Probably the least favorite "labor-saving" device in the garage at home is the weed whacker, also called a string trimmer. It also gets called more colorful names that can't be printed in a family newspaper.
I take comfort in my misery knowing that I am not alone. Surfing a Web site to try to figure out how to replace the head on my weed whacker, I came across many horror stories that mirrored my own experience.
Weed whackers can repeatedly jam and refuse to feed.
String gets so hot inside the spool that it fuses together.
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It's a torture device that is often difficult to start.
When it's time to replenish the string, there's the difficulty of getting it to feed properly, to keep it aligned within the spool, and to keep the whole contraption together, without having a spring bounce into the grass.
There's the whole exercise of having to mix oil with the gas, of having to remember the correct type of oil to use, and what's the proper ratio of oil to gas.
The instructions that came with the replacement head were detailed, but totally useless. They made no sense.
I would normally chalk up my troubles with the weed whacker to my low intelligence, except for all the company I have out there. We can't all be that dumb, right?
Ultimately, I figured out a way to bolt the replacement head - I won't mention the brand, because I've suffered with a number of them - directly to the old one. I saw nothing in the instructions that remotely resembled my solution, but it works fine. I'm just keeping my fingers crossed that it doesn't turn loose and fly through a neighbor's window.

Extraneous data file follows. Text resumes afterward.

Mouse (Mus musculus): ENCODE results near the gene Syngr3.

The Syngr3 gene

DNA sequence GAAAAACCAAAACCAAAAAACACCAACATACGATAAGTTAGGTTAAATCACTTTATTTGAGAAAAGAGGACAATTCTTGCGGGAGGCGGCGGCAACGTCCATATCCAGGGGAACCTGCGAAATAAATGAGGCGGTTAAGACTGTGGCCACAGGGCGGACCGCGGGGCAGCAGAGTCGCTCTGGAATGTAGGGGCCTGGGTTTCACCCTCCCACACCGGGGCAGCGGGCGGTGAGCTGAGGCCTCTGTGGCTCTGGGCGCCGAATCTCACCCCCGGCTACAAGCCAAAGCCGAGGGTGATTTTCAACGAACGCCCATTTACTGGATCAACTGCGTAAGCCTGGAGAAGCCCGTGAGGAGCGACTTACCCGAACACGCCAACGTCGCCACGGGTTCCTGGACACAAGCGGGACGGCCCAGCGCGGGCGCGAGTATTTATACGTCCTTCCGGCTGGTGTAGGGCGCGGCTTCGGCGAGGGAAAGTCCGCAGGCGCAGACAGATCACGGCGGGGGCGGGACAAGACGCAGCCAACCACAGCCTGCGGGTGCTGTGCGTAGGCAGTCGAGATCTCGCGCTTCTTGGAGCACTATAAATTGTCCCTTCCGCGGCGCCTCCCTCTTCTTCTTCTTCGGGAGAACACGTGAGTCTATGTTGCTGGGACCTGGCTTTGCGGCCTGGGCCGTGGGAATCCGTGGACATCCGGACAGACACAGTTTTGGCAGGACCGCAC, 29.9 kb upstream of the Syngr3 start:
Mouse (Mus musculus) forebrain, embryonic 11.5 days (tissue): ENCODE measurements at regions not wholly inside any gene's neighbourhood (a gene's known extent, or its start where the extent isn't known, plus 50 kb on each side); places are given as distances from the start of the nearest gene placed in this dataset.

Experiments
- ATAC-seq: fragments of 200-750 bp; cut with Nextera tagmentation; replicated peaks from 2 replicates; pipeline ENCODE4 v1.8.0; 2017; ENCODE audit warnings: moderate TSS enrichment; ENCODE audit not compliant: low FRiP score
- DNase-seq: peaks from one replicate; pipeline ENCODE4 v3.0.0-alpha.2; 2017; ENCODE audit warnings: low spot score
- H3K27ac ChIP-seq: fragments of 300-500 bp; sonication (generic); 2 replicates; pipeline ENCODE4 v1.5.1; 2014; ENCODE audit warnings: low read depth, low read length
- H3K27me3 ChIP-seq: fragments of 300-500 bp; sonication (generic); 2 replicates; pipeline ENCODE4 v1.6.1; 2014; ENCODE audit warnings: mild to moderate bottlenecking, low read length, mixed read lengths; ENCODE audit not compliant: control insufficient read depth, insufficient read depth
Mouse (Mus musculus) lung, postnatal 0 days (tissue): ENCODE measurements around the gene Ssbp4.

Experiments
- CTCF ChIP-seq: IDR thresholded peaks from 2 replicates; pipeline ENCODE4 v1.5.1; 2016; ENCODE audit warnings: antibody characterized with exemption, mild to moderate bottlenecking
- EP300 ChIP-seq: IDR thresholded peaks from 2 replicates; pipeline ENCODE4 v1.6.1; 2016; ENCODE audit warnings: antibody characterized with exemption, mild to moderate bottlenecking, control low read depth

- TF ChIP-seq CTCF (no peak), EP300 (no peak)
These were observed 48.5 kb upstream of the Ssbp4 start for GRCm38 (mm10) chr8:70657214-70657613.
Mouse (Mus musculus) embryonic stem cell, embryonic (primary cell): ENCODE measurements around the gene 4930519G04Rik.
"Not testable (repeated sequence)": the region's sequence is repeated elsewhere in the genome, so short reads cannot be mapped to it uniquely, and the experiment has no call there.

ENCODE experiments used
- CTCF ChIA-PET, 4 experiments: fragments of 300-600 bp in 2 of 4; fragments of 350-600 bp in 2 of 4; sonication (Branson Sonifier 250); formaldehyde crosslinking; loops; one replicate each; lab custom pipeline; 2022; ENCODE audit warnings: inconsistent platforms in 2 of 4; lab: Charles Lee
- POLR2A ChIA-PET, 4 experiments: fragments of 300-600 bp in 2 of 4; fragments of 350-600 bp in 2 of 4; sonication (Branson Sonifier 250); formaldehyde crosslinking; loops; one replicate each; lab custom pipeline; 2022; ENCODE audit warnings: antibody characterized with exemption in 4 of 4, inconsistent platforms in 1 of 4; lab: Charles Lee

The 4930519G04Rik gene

The problem with instructions that accompany any project is that although they eventually may make sense, it's like breaking an enemy code to decipher a top-secret message. The manufacturer doesn't make it easy for the consumer.
Any time I open a box and see instructions of any kind, I know I'm in trouble. My hands tremble and I can feel my blood pressure rising. If there's assembly required, there's going to be trouble.
Whether those directions are written by communicatively challenged engineers, or by truly evil people who are mad at the entire human race, we're in the same predicament.
Could there be a missing link in making those directions more user friendly? Each manufacturer should be required to assemble focus groups before those instructions are packed into their products.
Let the designers watch the focus groups to see how long it takes them to follow the instructions. Recruit people who were never going to be mechanical engineers but don't mind getting their hands dirty.
The designers can roll in the aisles with laughter at the fumbling attempts to follow their road map. So long as they tweak those instructions until they make sense before the product hit the market.
Their customers will love them for it.
James A. Jones Jr., East Manatee editor, can be reached at 708-7916. The Herald's east office is located at 11121 State Road 70 E., Lakewood Ranch.